and Mumbwa District, (ii) implementation of SOMAP O&M model in Central Province, and (iii)
dissemination of SOMAP O&M model to other districts and donors. Within these results, there are
specific outputs such as improved availability of spare parts, regular repair service by the APMs,
capacity development of DLAs to plan and implement the model on their own, just to name a few.
The lessons learned from the past two SOMAP are explained below.
Timing of procurement of tool kits and spare parts and development of critical path for O&M
Regarding the four Districts under SOMAP2, the establishment of O&M mechanisms was slow due to
the delay of procurement of tool kits and seed stock for spare parts, although most of the other
activities were implemented timely and appropriately. This is because one mechanism affects the
establishment of entire mechanism, since all mechanisms are dependent on each other. It can be
concluded that timing of procurement of tool kits and seed stock needs to be well planned and
implemented at the earliest stage of O&M mechanism establishment. It is also important for DLAs to
develop critical path before they finalise O&M action plan so as to come up with the most appropriate
sequence of activities to realise the synergy effect of O&M mechanisms.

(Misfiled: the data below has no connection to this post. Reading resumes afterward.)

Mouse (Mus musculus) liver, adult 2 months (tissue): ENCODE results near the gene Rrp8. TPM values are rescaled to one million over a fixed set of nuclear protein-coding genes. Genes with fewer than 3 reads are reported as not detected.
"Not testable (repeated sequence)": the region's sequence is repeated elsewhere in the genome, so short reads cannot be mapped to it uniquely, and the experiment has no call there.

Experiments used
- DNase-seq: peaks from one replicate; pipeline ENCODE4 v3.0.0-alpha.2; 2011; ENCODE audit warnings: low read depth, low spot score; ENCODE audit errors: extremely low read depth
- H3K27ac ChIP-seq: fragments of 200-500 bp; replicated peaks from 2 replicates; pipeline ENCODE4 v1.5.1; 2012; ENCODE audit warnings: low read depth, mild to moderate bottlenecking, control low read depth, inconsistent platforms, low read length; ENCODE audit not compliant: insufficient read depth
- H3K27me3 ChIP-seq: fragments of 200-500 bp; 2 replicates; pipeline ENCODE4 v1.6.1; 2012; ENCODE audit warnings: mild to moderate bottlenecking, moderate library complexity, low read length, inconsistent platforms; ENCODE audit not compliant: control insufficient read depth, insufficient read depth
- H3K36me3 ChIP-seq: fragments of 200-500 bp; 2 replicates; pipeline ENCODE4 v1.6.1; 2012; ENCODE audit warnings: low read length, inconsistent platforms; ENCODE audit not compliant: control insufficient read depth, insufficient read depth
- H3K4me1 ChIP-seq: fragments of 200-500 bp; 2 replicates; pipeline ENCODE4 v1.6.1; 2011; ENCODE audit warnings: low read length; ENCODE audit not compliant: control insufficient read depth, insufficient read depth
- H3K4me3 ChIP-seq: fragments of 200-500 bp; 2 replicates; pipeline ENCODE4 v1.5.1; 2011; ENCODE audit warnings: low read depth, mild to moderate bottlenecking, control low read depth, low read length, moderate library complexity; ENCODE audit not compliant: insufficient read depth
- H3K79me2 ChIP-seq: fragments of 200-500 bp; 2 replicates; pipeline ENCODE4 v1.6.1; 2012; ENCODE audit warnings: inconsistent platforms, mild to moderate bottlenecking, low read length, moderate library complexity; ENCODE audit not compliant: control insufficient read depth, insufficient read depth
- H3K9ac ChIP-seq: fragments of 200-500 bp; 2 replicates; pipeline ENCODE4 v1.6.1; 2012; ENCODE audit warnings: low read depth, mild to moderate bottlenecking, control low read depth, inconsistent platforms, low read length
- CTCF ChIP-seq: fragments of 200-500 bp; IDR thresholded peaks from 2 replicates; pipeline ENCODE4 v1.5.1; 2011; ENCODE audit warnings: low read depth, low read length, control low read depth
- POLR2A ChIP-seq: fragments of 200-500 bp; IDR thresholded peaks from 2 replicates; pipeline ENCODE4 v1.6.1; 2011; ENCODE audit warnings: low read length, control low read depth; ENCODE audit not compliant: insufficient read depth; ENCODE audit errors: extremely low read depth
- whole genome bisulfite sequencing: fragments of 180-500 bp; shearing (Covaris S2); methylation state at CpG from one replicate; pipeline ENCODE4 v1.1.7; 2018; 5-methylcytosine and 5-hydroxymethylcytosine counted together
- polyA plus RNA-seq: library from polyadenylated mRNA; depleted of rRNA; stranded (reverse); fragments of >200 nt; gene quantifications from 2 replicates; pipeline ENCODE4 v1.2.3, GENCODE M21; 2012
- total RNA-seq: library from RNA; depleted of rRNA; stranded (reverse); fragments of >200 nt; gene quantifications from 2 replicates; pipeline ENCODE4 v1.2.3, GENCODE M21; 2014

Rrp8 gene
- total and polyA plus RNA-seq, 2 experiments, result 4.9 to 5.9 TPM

Rollout approach of O&M mechanisms within the District
During the evaluation of SOMAP2, it was observed that that series of activities for establishing O&M
mechanisms were not always consistently implemented within the same areas. For example, a DLA
conducted “water, sanitation, hygiene and education (WASHE)” training in one ward while conducting
area’s development committee training in another ward, leaving both wards experiencing only one of
the trainings. This leaves future challenges from the point of view of (i) realising equal impact of five
O&M mechanisms, (ii) efficient monitoring of targeted areas under different trainings, and (iii) cost
efficiency of mobilisation for conducting various activities. DLAs need to carefully plan the areas and
activities from the above points of view.
Peer learning among District Local Authorities
The Council officers in charge of O&M activities from Mumbwa District actively played the roles of
facilitators for newly introduced four Districts of SOMAP2 by sharing their approaches, experiences and
challenges. The Mumbwa DLA’s experiences did not only stimulate commitment and ownership, but
also brought learning and insights for improvement to Mumbwa DLA as well. As the rollout of SOMAP